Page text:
This was a retrospective study in which data was collected from the 2014 emergency department (ED) patient records from a tertiary care teaching hospital, Oulu University Hospital, in Oulu, Finland. In 2014, there were 11499 ED special healthcare admissions to Oulu University Hospital by geriatric patients. From these admissions, 290 (2.5%) cases were selected for this study by a systematic random selection (Figure 1). All included admissions were made by patients aged 65 or over and treated in special healthcare unit. Patients admitted to ED nurse's reception or ED primary healthcare unit were not included in this study.


Figure 1. Study design.

Medication record screening for potential ADEs related to hospital admissions was performed by a multi-disciplinary team including a pharmacist, a clinical pharmacologist, and a health science researcher. Databases, such as the Swedish, Finnish Interaction X-referencing (SFINX), Pharmacological Assessment on-line (PHARAO), and the geriatric medicine database created by Finnish Medicine Agency were used to detect DDIs, and potential ADRs, and ADEs. Although the causality assessment conducted by the research team was considered the final assessment, the customized Naranjo scale was also applied as control method (Table 1). The use of patient record data for this study was granted by the Oulu University Hospital's medical director and approved by the Regional Ethics Committee of the Northern Ostrobothnia Hospital District.


Table 1. Assessment criteria used by the research team and the customized Naranjo scale.

The World health Organization (WHO) defines ADRs as “noxious or unintended response to drug occurring at doses normally used in man for the prophylaxis, diagnosis or therapy of disease, or for modification of physiological function” (World Health Organization, 2002). ADE is defined as an untoward or unintended event that occurs while patient is taking a drug, but is not necessarily directly caused by the drug. According to this definition ADEs can occur as untoward or unintended injuries, symptoms, signs or abnormal laboratory values arising from appropriate or inappropriate use of medication (Edwards and Aronson, 2000; Hohl et al., 2013). ADEs therefore include reactions directly linked to drug intake (ADR, DDI) and indirect untoward events attributable to medication use (Stausberg, 2014). Medication-related hospitalization is defined as ED admission caused by an ADE. Admissions for the treatment of attempted suicide or suboptimal medication were not considered medication-related. Polypharmacy was defined as simultaneous use of multiple drugs (World Health Organization, 2004). Although there is no distinct number of medications agreed upon to define polypharmacy, it is commonly characterized as concomitant use of 5 or more drugs (World Health Organization, 2004; Gutherie et al., 2015).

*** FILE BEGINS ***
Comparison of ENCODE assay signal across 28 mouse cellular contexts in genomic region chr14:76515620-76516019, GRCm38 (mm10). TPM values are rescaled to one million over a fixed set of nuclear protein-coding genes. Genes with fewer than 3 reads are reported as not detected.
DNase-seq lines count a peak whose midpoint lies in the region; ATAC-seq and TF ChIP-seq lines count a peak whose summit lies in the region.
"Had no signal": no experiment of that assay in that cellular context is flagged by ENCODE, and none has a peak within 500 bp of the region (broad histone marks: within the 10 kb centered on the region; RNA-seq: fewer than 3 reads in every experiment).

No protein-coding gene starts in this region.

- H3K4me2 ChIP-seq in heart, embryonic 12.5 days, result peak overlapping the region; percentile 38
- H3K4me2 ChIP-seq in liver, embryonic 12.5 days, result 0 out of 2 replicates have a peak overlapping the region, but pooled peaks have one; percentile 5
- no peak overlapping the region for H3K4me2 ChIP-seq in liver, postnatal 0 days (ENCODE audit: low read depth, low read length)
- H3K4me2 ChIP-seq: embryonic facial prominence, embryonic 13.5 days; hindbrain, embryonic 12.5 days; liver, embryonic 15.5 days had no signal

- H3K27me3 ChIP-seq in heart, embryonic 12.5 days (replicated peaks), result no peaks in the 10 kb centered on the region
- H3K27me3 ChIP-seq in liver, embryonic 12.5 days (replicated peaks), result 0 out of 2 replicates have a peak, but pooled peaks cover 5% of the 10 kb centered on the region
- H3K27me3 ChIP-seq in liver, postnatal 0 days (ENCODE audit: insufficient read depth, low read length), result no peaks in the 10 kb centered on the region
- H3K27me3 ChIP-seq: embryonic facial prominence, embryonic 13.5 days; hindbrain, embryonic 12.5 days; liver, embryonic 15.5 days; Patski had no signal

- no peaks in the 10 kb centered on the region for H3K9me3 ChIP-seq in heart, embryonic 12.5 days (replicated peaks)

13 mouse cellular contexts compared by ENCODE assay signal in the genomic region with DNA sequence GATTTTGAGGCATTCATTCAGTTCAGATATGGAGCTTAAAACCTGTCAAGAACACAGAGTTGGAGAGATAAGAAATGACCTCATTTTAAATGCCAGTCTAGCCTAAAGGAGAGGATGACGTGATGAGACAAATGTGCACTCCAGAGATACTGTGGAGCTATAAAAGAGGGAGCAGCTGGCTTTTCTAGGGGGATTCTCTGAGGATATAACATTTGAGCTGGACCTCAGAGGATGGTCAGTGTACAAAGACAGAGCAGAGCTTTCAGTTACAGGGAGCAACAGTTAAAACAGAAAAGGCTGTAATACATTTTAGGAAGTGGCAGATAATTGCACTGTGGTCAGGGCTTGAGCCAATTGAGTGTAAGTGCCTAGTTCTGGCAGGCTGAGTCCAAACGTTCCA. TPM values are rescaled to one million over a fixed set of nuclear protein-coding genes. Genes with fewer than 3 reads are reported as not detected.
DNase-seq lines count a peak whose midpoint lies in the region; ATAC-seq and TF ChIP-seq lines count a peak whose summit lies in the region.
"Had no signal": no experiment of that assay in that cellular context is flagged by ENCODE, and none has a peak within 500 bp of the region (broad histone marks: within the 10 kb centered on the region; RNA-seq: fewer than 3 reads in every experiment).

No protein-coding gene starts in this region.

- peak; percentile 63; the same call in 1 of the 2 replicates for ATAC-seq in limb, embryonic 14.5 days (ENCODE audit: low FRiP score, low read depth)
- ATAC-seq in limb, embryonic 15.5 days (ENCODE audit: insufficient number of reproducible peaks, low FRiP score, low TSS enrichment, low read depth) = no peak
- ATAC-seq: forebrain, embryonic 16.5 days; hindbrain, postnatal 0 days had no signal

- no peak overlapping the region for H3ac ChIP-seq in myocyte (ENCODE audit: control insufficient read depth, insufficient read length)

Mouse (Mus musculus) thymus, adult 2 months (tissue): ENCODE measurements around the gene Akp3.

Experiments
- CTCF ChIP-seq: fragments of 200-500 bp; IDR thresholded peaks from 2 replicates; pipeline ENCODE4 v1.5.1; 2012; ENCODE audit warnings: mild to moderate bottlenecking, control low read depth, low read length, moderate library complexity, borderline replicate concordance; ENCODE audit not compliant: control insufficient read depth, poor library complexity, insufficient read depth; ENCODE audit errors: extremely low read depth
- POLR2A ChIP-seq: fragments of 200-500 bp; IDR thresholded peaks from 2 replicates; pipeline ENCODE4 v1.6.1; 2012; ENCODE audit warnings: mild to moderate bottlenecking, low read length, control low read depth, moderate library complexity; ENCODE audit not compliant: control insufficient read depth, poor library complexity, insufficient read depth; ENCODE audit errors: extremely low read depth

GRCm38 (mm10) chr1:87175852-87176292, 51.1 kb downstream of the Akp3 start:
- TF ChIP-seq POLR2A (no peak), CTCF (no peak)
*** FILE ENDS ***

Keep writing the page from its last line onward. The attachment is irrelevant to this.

Data Collection

The 290 ED admission cases selected for this study were achieved by assigning each 2014 special healthcare admission a number (1–11,499) and including every fortieth case. The systematic randomization method used was applied to obtain a sample that had little or no bias due to seasonal and population variables. Sample selection method allowed one patient to appear multiple times in the sample due to separate admissions to the ED. If information on medication regimen or reason for admission was lacking, the case was excluded from the sample and replaced by the next ED admission on the created admissions-list. On this basis, 111 admissions were excluded from the sample. No other exclusion criteria were used. All data was anonymized.

Included admissions were tested for bias toward the selected variables (age, sex, specialty, month of ED admission). No bias toward any of these variables were detected (min p = 0.630). However, it was noted that a relatively larger amount of surgical patients and a smaller amount of internal medicine patients were excluded than expected. In addition, the amount of included surgical patients was smaller and the amount of internal medicine patients was higher than expected. This was not considered to be caused by faulty sampling, but rather by expressing differences in documenting medication information amongst different specialties.

Electronic patient records for each included ED visit were reviewed. Information on patients' demographics (age, sex, living arrangement), comorbidities, medication regimen, ADE, drug interactions, and reason for admission was gathered. When relevant, information was supplemented with the patient's laboratory results. Admissions were divided into groups according to different sociodemographic variables for further analysis (Table 2).